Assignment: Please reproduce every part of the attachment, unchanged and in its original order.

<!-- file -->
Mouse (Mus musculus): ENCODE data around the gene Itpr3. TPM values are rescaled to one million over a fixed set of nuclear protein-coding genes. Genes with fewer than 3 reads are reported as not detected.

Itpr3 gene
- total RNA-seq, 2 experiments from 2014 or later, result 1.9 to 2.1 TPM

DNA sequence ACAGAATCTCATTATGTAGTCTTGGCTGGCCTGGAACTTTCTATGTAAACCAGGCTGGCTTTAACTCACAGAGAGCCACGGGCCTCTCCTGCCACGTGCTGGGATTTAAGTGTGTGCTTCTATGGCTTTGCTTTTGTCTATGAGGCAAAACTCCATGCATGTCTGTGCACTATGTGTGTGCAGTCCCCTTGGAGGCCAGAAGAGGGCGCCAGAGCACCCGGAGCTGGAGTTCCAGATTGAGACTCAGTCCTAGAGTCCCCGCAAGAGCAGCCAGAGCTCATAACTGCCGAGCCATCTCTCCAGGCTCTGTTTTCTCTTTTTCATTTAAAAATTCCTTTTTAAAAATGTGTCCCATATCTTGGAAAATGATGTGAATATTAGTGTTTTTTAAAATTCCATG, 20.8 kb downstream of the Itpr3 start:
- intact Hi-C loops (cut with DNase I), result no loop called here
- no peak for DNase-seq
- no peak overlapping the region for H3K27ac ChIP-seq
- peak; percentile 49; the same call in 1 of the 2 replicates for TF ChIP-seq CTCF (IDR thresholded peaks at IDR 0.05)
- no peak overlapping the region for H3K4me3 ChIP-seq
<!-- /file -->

Mouse (Mus musculus): ENCODE data around the gene Itpr3. TPM values are rescaled to one million over a fixed set of nuclear protein-coding genes. Genes with fewer than 3 reads are reported as not detected.

Itpr3 gene
- total RNA-seq, 2 experiments from 2014 or later, result 1.9 to 2.1 TPM

DNA sequence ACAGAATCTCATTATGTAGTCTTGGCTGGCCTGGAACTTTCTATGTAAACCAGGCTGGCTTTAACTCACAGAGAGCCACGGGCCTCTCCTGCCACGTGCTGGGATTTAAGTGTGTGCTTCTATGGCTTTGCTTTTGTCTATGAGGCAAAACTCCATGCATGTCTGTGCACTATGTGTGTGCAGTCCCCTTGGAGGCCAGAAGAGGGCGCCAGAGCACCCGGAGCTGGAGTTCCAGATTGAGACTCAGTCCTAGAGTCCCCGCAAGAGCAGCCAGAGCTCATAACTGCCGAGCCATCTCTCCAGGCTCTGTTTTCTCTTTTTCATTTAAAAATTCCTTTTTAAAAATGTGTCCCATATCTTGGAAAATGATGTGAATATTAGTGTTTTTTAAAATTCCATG, 20.8 kb downstream of the Itpr3 start:
- intact Hi-C loops (cut with DNase I), result no loop called here
- no peak for DNase-seq
- no peak overlapping the region for H3K27ac ChIP-seq
- peak; percentile 49; the same call in 1 of the 2 replicates for TF ChIP-seq CTCF (IDR thresholded peaks at IDR 0.05)
- no peak overlapping the region for H3K4me3 ChIP-seq